BELOIT, Wis. (WTVO) — Beloit College President Scott Bierman issued a letter Wednesday condemning a recent federal ruling which could put foreign students at risk of losing their visas.
The Immigration and Customs Enforcement Agency (ICE) is warning foreign students against taking a full load of online classes next month, even as the country continues to grapple with the COVID-19 pandemic.
Beginning this fall, non-immigrant students here on F-1 and M-1 visas can take no more than one class online at a college or university unless the class has an in-person component, U.S. Immigration and Customs Enforcement said.
Those who do will be out of compliance and may be placed in removal proceedings. Those whose schools offer only the online curriculum must depart the country or transfer to schools with in-person instruction to remain in lawful status, ICE posted Monday in its website.
“The Department of State will not issue visas to students enrolled in schools and/or programs that are fully online for the fall semester, nor will U.S. Customs and Border Protection permit these students to enter the United States,” ICE stated.
The agency had made exceptions to this requirement during the late spring and summer sessions.
Foreign students can still take more than three credit hours of “hybrid” courses — which offer some lessons online but require physical presence for others. However, ICE requires schools to certify the student through Form I-20, which attests not only that the program isn’t exclusively online but also that the student is taking the hours required to make progress toward his or her degree.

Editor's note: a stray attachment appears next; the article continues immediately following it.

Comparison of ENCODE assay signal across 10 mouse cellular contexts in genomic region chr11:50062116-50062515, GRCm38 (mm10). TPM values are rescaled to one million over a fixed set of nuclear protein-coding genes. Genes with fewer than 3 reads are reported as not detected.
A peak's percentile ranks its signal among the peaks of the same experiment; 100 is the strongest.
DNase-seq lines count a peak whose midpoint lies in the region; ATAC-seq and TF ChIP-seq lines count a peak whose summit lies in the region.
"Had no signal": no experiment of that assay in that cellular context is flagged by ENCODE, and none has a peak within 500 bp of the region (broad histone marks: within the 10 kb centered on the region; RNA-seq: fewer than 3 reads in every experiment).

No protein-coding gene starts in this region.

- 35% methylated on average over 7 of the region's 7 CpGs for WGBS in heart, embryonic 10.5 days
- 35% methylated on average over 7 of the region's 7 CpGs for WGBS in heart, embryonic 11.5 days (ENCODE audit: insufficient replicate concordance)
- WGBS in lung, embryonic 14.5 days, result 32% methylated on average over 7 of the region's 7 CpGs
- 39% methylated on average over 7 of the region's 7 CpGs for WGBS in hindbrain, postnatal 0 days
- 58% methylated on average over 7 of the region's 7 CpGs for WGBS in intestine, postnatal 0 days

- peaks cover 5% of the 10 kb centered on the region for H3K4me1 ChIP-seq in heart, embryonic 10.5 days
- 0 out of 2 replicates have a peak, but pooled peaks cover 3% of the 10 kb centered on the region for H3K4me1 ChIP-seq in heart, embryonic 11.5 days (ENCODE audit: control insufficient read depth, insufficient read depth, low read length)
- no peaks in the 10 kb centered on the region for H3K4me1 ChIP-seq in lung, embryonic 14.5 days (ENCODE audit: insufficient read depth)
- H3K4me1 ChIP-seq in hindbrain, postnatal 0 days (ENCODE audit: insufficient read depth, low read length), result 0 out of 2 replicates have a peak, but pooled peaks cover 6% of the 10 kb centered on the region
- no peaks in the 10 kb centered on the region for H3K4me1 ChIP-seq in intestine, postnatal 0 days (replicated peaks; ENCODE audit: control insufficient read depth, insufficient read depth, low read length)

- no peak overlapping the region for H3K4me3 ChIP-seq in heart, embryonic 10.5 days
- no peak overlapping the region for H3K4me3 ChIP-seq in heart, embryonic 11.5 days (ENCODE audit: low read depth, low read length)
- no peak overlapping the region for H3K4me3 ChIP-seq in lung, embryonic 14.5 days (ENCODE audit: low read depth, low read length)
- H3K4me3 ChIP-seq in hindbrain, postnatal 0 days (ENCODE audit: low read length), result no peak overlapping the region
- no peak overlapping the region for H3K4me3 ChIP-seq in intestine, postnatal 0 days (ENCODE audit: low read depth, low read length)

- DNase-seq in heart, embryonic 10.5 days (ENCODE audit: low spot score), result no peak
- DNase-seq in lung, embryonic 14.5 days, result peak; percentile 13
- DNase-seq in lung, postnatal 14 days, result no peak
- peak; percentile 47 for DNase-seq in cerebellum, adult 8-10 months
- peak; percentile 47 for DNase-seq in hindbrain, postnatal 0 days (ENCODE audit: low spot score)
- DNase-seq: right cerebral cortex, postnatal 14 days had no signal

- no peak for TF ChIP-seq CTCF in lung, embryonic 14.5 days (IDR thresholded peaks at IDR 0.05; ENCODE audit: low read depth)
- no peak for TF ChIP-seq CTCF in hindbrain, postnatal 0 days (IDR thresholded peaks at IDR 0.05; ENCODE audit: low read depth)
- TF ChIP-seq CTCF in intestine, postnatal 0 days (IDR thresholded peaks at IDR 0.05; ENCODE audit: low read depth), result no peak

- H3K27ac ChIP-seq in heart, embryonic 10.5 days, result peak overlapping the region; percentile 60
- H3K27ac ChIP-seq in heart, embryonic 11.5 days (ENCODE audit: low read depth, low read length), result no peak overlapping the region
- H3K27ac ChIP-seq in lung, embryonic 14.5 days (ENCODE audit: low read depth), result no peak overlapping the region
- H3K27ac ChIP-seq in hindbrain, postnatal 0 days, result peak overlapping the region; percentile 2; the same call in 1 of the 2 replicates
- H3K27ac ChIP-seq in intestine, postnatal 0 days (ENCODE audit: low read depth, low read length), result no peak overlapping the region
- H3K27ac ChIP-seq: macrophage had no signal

F-1 students in English language training programs or M-1 students pursing vocational degrees aren’t permitted to enroll in any online courses at all.
On Wednesday, Bierman wrote: “In the midst of a global pandemic, we need every available option to ensure individual and community health. Period. The ICE ruling leaves us needlessly faced with decisions that compromise the health of our students and the quality of their education.
“We are fortunate that our Office of International Education is sophisticated in navigating these waters and completely committed to the success of our international students. And, OIE has willing partners all around the college: our faculty and staff are fully invested in realizing the mission of the college through delivering an education that is accessible to all students.
“We will support our international students through this moment in all the ways we can. This will include ensuring that the hybrid approach we take this fall allows for sufficient in-person classes to enable international students to comply with the new guidance.”
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